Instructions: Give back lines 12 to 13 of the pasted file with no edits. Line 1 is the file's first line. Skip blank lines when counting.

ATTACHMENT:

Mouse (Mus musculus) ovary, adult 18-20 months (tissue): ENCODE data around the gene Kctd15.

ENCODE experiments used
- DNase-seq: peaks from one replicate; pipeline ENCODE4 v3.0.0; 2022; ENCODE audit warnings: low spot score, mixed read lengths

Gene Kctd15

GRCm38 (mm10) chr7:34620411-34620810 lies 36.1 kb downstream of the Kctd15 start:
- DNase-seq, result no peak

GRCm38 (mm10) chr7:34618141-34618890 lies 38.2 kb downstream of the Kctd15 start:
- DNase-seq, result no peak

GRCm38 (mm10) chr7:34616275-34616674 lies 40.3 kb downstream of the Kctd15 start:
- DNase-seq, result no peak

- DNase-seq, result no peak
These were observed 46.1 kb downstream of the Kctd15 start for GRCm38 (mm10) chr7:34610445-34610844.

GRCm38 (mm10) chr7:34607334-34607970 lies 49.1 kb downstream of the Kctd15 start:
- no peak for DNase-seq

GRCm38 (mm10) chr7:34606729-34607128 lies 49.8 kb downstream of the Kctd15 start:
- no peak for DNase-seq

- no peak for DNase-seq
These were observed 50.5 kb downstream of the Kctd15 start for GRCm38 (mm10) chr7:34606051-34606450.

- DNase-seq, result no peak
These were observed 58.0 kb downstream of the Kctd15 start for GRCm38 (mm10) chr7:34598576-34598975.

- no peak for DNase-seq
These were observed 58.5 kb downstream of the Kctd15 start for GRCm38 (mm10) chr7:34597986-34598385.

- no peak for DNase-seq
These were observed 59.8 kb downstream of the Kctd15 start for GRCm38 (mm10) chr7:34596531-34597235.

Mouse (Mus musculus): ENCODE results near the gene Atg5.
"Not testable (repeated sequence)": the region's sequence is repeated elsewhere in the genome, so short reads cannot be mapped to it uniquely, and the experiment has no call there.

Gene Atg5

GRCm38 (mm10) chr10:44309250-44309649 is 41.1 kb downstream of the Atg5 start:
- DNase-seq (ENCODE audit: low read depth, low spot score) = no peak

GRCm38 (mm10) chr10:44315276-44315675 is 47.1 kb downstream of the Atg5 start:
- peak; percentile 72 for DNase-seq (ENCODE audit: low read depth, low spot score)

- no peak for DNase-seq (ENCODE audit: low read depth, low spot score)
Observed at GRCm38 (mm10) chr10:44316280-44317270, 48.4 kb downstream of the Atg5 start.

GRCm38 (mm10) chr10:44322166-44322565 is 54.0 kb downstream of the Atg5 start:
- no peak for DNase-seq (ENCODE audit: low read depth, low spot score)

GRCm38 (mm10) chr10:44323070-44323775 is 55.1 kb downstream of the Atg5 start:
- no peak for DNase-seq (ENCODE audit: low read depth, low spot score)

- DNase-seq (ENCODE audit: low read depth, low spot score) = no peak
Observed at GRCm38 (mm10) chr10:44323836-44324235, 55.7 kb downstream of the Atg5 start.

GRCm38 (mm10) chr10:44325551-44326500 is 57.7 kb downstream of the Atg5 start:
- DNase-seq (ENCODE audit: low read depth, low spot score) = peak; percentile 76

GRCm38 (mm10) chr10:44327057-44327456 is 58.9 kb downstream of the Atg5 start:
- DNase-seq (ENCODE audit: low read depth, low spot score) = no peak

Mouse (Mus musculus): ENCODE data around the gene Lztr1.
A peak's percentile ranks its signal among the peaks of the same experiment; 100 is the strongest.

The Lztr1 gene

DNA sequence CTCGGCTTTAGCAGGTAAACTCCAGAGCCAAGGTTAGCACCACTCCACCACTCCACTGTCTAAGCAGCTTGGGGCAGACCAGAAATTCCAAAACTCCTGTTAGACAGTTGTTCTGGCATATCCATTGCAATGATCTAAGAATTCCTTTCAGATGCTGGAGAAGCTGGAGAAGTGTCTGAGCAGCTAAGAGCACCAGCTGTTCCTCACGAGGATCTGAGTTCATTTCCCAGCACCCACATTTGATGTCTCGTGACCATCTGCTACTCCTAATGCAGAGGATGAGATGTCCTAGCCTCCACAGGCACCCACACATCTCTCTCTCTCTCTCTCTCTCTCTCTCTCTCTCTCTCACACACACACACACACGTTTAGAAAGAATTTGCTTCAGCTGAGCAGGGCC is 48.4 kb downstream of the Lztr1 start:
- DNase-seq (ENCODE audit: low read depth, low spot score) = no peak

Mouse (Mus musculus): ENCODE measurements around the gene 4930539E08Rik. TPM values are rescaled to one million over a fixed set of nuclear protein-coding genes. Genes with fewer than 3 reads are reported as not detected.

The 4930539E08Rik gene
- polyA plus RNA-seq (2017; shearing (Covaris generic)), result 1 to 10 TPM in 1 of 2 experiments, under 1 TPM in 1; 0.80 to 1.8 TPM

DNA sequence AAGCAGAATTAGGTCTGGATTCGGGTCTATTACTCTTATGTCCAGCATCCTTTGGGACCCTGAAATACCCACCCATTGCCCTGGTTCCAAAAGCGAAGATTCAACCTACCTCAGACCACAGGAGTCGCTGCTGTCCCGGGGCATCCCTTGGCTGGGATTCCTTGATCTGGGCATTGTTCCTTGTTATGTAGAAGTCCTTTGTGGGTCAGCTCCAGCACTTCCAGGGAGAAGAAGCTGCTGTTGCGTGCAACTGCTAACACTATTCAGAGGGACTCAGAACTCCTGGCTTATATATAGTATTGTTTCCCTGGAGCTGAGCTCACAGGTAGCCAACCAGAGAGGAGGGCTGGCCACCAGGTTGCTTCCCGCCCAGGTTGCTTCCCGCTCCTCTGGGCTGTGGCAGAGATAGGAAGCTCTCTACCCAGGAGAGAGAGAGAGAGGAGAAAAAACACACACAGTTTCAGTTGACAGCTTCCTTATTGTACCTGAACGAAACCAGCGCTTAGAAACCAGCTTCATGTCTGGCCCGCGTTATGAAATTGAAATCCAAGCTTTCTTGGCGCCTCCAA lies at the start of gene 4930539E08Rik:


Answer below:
These were observed 46.1 kb downstream of the Kctd15 start for GRCm38 (mm10) chr7:34610445-34610844.

GRCm38 (mm10) chr7:34607334-34607970 lies 49.1 kb downstream of the Kctd15 start: